An input queue 16 (or multiple input queues) in a switch 12 can be configured to have less jitter by leaving the configuration of all other queues the same and modifying the configurations of this queue in the following ways:
a i,j1pf(FF i,j)−(w 1 FB j +W 2 FC i),
where w1 and w2 are weights that determine the relative importance of backward force and input flow controller force. Further,
FC 1 =g c((r i,0 +r i,1 + . . . +r i,x)/R i−½)2+((FF i,0 +FF i,1 . . . +FF i,x)/(x+1))
where Ri is the maximum bandwidth an input port can send toward the matrix, and gc is a constant that represents the gain on the input flow controller's feedback.
It may be desirable to reduce sudden changes in the service rate. One method of reducing sudden changes is to use a non-constant service rate. In one matrix cycle, payload data packets are sent from input queues 22 to output queues 24. In one control cycle, forward force packets are sent from input queues 22 to output queues 24, and backward force packets are sent from output queues 24 to input queues 22. In the scheme described above, it assumed that there are multiple matrix cycles for every control cycle. As described, the service rate, ri,j, is changed once every control cycle, and remains constant for multiple matrix cycles.
The problem with this the approach is that it causes sudden changes in service rate. This causes burstyness in the input queues output data rate. This burstyness becomes larger as the number of matrix cycles per control cycle becomes larger. It is desirable to have a large number of matrix cycles per control cycle, because this reduces the fraction of the matrix capacity that is consumed by control packets. In some instances, it may be preferable to allow the service rate to vary during a single control cycle.
The simplest way to allow the service rate to vary during a control cycle is to apply the same acceleration to the service rate every matrix cycle. Assume the control cycles within a matrix cycle are numbered from 1 to N where N is the number of matrix cycles per control cycle. Further assume that at the end of the previous control cycle, the acceleration for input queue i,j was ai,j, and for any control cycle, k, within the matrix cycle (where 1<=k<=N) the service rate for input queue i,j is ri,j,k, let:
r i,j,k =r i,j,k−1+(a i,j /N).
A more sophisticated approach is to calculate a new net force every matrix cycle, and use the net force value calculated at the end of a control cycle only as an upper bound for the per-matrix-cycle net force. As described above, the backward force and net force calculated at the end of a control cycle are FBj and FNi,j. Let the forward force calculated any matrix cycle, k, be FFi,j,k, let the net force calculated that matrix cycle be FNi,j,k, and let the acceleration calculated that matrix cycle be ai,j,k. Every matrix cycle the new net force is:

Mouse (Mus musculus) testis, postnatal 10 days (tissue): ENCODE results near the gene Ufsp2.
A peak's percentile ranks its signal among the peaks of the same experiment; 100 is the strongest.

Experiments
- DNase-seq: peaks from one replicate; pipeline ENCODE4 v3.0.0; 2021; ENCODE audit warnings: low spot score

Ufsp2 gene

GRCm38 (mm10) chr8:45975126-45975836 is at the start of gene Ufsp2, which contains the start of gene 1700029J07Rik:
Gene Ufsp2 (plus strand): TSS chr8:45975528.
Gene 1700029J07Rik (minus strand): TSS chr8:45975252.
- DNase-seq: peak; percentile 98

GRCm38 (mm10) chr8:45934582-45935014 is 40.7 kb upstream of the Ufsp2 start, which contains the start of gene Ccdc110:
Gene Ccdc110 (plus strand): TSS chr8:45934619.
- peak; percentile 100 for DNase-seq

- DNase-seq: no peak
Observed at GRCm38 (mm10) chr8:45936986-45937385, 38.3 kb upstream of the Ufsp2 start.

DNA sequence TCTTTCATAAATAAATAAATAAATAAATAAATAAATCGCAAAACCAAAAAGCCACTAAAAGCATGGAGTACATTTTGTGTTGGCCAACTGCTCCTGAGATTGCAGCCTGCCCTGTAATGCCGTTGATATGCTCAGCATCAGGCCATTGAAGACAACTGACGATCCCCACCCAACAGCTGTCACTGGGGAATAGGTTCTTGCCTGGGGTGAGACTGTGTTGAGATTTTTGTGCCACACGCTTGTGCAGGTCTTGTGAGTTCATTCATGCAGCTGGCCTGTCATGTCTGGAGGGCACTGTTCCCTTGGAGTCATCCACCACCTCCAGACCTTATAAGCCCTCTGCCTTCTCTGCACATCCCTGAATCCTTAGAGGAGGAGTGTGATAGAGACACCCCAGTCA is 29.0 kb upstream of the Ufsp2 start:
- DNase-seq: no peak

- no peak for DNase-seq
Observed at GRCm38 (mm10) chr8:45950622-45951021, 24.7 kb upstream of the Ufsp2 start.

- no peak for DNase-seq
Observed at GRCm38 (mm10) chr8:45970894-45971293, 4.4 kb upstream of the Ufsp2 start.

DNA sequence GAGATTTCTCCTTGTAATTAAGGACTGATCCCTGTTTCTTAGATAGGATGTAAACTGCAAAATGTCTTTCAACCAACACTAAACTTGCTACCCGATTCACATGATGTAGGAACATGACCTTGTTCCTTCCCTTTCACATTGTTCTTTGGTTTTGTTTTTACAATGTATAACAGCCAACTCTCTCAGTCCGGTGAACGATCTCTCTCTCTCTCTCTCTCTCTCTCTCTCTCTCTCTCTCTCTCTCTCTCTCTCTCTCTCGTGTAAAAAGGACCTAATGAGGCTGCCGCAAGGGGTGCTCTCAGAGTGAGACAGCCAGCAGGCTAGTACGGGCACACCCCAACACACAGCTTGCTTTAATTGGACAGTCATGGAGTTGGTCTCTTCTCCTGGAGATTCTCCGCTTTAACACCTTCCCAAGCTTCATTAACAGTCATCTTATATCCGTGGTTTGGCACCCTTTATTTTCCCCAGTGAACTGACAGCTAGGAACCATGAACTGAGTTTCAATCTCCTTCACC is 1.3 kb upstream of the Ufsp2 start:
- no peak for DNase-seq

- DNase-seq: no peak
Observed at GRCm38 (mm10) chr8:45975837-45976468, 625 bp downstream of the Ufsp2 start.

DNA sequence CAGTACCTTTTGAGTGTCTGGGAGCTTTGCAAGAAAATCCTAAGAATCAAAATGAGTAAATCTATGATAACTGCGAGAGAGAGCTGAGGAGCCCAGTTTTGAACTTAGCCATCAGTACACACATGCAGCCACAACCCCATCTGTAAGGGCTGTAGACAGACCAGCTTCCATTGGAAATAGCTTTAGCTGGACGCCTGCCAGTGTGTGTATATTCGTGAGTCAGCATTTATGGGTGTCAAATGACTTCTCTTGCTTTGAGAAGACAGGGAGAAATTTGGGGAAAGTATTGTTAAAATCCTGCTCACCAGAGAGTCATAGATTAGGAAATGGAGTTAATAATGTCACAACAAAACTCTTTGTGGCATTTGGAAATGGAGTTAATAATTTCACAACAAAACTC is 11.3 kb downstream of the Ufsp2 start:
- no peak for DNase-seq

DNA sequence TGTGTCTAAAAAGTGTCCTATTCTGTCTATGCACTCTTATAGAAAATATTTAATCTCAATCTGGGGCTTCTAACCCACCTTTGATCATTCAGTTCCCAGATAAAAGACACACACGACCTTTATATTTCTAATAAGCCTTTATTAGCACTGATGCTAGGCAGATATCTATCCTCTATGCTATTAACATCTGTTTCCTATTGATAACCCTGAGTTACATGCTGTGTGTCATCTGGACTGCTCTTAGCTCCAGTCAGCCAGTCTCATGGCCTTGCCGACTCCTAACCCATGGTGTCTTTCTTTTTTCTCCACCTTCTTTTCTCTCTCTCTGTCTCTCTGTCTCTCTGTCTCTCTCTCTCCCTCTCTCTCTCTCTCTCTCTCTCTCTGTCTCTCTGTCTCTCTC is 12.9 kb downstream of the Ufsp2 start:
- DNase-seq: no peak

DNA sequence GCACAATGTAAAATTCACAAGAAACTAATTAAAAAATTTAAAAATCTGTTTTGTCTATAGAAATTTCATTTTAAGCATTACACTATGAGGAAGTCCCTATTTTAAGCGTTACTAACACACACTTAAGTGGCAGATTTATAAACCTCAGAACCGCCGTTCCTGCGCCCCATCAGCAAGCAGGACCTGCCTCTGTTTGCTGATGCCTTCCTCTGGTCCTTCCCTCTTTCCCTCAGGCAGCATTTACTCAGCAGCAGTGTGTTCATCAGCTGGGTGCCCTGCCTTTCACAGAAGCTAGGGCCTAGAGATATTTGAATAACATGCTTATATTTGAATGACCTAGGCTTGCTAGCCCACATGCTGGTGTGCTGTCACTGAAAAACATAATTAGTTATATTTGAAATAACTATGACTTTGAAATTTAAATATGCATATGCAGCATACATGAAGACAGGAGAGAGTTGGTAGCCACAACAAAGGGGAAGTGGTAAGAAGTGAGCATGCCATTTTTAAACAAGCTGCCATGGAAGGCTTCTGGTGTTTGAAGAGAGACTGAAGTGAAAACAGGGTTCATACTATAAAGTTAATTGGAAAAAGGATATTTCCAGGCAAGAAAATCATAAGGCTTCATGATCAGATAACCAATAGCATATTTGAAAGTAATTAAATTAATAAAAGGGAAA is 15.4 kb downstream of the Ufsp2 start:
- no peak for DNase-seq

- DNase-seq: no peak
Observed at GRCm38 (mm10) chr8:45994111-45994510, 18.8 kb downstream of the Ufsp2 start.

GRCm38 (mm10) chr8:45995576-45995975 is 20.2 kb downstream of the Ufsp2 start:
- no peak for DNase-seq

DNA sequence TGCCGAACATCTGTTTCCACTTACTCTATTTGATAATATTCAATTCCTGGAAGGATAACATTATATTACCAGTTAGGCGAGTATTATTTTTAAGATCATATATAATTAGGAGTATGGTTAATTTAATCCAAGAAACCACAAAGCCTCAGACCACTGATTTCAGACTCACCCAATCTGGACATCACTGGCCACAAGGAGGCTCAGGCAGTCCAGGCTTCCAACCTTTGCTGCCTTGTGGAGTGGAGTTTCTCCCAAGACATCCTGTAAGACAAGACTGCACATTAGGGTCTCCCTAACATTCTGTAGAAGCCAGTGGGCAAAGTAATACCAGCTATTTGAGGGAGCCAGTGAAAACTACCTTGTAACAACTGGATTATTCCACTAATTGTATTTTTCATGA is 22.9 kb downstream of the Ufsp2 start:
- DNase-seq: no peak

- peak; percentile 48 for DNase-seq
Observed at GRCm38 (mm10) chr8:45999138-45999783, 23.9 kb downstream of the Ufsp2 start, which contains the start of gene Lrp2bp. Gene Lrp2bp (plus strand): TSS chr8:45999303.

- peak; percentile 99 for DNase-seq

FN i,j,k=min(FN i,j, 1pf(FF i,j,k)−FB j).
The new acceleration is:
a i,j,k =FN i,j,k /M i,j
And the new service rate is:
r i,j,k =r i,j,k−1(a i,j,k /N).
An alternative formula for the per-matrix-cycle net force leaves off the low pass filter:
FN i,j,k=min(FN i,j , FF i,j,k −FB j).
The advantage a non-constant service rate is a reduction in sudden changes in service rate, which causes burstyness in the input queues output data rate. The disadvantage is that this approach is more complicated. The advantage of recalculating the net force every matrix cycle is that it allows the service rate of an input queue to grow more slowly or decline faster during a control cycle. This allows the server to give resources to other queues.
Another variation would be to set the service rate as a constant times the net force:
r i,j =FN i,j *k i,j,
where ki,j is a constant.
With this scheme, the service rate does not change during a control cycle. The advantage to this scheme is that it is simpler, and simulations show that it does a good job of controlling the lengths of the input and output queues.
The constant ki,j can be made asymmetric such that:
If FN i,j>0 then a i,j =FN i,j *k1i,j
If FN i,j<or =0 then a i,j =*k2i,j
It is possible to modify the scheme described above to have only backward force packets. In this approach forward force messages are eliminated and the formula for calculating backward force becomes:
FB j =g b(Lo j /Lo max)
In this scheme the output queue 24 has no balance point. Net force tends to be zero when the input queues and the output queue are the same length (provided gb=1 and forward force does not depend on packet age). The advantage to this approach is that it is simpler and uses less matrix capacity. The disadvantage is that it does not do as good a job of reducing the variance of the output data rate of the input queue.
The present invention provides significant advantages over the prior art. By controlling the acceleration of the rate of packets between a input queue and an output queue, a desired balance can be maintained, without a heavy overhead of control messages through the matrix.
Although the Detailed Description of the invention has been directed to certain exemplary embodiments, various modifications of these embodiments, as well as alternative embodiments, will be suggested to those skilled in the art. The invention encompasses any modifications or alternative embodiments that fall within the scope of the claims.
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|Clasificación de EE.UU.||370/230, 370/335, 710/36, 710/60, 370/468|
|Clasificación internacional||H04J1/16, H04J3/14|
|Clasificación cooperativa||H04L49/3027, H04L49/3018, H04L49/101, H04L47/263|
|Clasificación europea||H04L47/26A, H04L49/10A|
|31 Oct 2001||AS||Assignment|
Owner name: ALCATEL, FRANCE
Free format text: ASSIGNMENT OF ASSIGNORS INTEREST;ASSIGNOR:BADT, SIG HAROLD, JR.;REEL/FRAME:012358/0775
Effective date: 20011029